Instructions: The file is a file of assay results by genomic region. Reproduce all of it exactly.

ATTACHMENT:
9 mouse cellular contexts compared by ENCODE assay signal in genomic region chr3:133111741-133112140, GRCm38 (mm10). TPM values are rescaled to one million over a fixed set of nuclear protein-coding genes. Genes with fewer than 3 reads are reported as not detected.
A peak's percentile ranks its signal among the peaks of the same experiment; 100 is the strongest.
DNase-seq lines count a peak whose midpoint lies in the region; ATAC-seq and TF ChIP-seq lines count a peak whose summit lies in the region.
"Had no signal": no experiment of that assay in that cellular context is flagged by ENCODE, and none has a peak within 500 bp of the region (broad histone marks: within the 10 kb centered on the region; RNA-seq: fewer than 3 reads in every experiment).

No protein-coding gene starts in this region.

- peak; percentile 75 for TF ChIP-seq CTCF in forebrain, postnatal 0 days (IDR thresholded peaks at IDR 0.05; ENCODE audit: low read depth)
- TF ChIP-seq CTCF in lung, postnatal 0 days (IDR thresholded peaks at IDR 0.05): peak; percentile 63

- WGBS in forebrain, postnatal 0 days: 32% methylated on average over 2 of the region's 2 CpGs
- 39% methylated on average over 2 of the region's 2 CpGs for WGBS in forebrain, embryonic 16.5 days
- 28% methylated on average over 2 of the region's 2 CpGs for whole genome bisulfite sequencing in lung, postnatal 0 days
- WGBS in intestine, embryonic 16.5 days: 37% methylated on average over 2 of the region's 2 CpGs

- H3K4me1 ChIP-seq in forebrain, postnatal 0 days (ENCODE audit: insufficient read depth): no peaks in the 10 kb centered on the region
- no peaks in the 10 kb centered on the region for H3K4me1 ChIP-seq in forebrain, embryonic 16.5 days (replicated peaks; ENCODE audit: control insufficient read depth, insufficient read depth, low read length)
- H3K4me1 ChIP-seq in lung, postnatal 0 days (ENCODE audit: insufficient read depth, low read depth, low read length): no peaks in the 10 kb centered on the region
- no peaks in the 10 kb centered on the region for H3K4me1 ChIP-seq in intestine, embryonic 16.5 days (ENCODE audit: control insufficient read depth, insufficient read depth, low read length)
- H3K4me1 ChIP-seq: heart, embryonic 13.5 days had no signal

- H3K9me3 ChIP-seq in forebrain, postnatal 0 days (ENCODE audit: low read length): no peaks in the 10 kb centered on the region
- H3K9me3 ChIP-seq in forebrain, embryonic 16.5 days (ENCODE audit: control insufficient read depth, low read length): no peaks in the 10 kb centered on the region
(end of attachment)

9 mouse cellular contexts compared by ENCODE assay signal in genomic region chr3:133111741-133112140, GRCm38 (mm10). TPM values are rescaled to one million over a fixed set of nuclear protein-coding genes. Genes with fewer than 3 reads are reported as not detected.
A peak's percentile ranks its signal among the peaks of the same experiment; 100 is the strongest.
DNase-seq lines count a peak whose midpoint lies in the region; ATAC-seq and TF ChIP-seq lines count a peak whose summit lies in the region.
"Had no signal": no experiment of that assay in that cellular context is flagged by ENCODE, and none has a peak within 500 bp of the region (broad histone marks: within the 10 kb centered on the region; RNA-seq: fewer than 3 reads in every experiment).

No protein-coding gene starts in this region.

- peak; percentile 75 for TF ChIP-seq CTCF in forebrain, postnatal 0 days (IDR thresholded peaks at IDR 0.05; ENCODE audit: low read depth)
- TF ChIP-seq CTCF in lung, postnatal 0 days (IDR thresholded peaks at IDR 0.05): peak; percentile 63

- WGBS in forebrain, postnatal 0 days: 32% methylated on average over 2 of the region's 2 CpGs
- 39% methylated on average over 2 of the region's 2 CpGs for WGBS in forebrain, embryonic 16.5 days
- 28% methylated on average over 2 of the region's 2 CpGs for whole genome bisulfite sequencing in lung, postnatal 0 days
- WGBS in intestine, embryonic 16.5 days: 37% methylated on average over 2 of the region's 2 CpGs

- H3K4me1 ChIP-seq in forebrain, postnatal 0 days (ENCODE audit: insufficient read depth): no peaks in the 10 kb centered on the region
- no peaks in the 10 kb centered on the region for H3K4me1 ChIP-seq in forebrain, embryonic 16.5 days (replicated peaks; ENCODE audit: control insufficient read depth, insufficient read depth, low read length)
- H3K4me1 ChIP-seq in lung, postnatal 0 days (ENCODE audit: insufficient read depth, low read depth, low read length): no peaks in the 10 kb centered on the region
- no peaks in the 10 kb centered on the region for H3K4me1 ChIP-seq in intestine, embryonic 16.5 days (ENCODE audit: control insufficient read depth, insufficient read depth, low read length)
- H3K4me1 ChIP-seq: heart, embryonic 13.5 days had no signal

- H3K9me3 ChIP-seq in forebrain, postnatal 0 days (ENCODE audit: low read length): no peaks in the 10 kb centered on the region
- H3K9me3 ChIP-seq in forebrain, embryonic 16.5 days (ENCODE audit: control insufficient read depth, low read length): no peaks in the 10 kb centered on the region